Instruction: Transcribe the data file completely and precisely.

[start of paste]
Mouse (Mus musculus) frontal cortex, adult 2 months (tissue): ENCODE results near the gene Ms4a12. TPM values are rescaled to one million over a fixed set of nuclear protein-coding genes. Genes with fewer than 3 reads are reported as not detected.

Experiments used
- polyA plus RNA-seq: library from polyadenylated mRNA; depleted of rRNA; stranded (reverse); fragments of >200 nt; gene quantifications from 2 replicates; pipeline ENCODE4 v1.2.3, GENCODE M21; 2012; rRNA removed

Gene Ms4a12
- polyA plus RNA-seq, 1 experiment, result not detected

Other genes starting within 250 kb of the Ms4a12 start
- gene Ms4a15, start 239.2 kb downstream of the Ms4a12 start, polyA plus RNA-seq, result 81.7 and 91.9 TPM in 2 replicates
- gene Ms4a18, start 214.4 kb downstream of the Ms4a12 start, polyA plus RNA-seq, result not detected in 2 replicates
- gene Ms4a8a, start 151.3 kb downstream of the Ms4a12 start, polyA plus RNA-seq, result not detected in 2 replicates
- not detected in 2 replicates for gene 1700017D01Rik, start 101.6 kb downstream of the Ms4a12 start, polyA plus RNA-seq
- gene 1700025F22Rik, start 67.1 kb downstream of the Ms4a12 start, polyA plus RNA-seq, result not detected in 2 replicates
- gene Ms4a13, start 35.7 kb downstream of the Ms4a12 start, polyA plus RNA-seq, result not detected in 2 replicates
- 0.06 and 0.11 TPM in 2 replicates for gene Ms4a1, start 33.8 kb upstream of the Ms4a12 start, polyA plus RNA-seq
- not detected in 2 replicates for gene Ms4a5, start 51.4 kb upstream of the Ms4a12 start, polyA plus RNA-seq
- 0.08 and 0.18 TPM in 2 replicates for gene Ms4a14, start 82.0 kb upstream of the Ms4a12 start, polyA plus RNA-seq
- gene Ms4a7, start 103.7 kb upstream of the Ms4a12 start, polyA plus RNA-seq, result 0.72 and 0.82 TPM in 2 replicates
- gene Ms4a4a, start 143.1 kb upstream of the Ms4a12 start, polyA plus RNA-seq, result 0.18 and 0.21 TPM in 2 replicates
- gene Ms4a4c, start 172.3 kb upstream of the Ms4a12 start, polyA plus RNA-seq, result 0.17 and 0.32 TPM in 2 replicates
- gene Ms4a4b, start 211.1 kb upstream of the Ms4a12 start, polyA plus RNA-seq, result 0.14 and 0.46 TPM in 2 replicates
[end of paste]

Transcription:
Mouse (Mus musculus) frontal cortex, adult 2 months (tissue): ENCODE results near the gene Ms4a12. TPM values are rescaled to one million over a fixed set of nuclear protein-coding genes. Genes with fewer than 3 reads are reported as not detected.

Experiments used
- polyA plus RNA-seq: library from polyadenylated mRNA; depleted of rRNA; stranded (reverse); fragments of >200 nt; gene quantifications from 2 replicates; pipeline ENCODE4 v1.2.3, GENCODE M21; 2012; rRNA removed

Gene Ms4a12
- polyA plus RNA-seq, 1 experiment, result not detected

Other genes starting within 250 kb of the Ms4a12 start
- gene Ms4a15, start 239.2 kb downstream of the Ms4a12 start, polyA plus RNA-seq, result 81.7 and 91.9 TPM in 2 replicates
- gene Ms4a18, start 214.4 kb downstream of the Ms4a12 start, polyA plus RNA-seq, result not detected in 2 replicates
- gene Ms4a8a, start 151.3 kb downstream of the Ms4a12 start, polyA plus RNA-seq, result not detected in 2 replicates
- not detected in 2 replicates for gene 1700017D01Rik, start 101.6 kb downstream of the Ms4a12 start, polyA plus RNA-seq
- gene 1700025F22Rik, start 67.1 kb downstream of the Ms4a12 start, polyA plus RNA-seq, result not detected in 2 replicates
- gene Ms4a13, start 35.7 kb downstream of the Ms4a12 start, polyA plus RNA-seq, result not detected in 2 replicates
- 0.06 and 0.11 TPM in 2 replicates for gene Ms4a1, start 33.8 kb upstream of the Ms4a12 start, polyA plus RNA-seq
- not detected in 2 replicates for gene Ms4a5, start 51.4 kb upstream of the Ms4a12 start, polyA plus RNA-seq
- 0.08 and 0.18 TPM in 2 replicates for gene Ms4a14, start 82.0 kb upstream of the Ms4a12 start, polyA plus RNA-seq
- gene Ms4a7, start 103.7 kb upstream of the Ms4a12 start, polyA plus RNA-seq, result 0.72 and 0.82 TPM in 2 replicates
- gene Ms4a4a, start 143.1 kb upstream of the Ms4a12 start, polyA plus RNA-seq, result 0.18 and 0.21 TPM in 2 replicates
- gene Ms4a4c, start 172.3 kb upstream of the Ms4a12 start, polyA plus RNA-seq, result 0.17 and 0.32 TPM in 2 replicates
- gene Ms4a4b, start 211.1 kb upstream of the Ms4a12 start, polyA plus RNA-seq, result 0.14 and 0.46 TPM in 2 replicates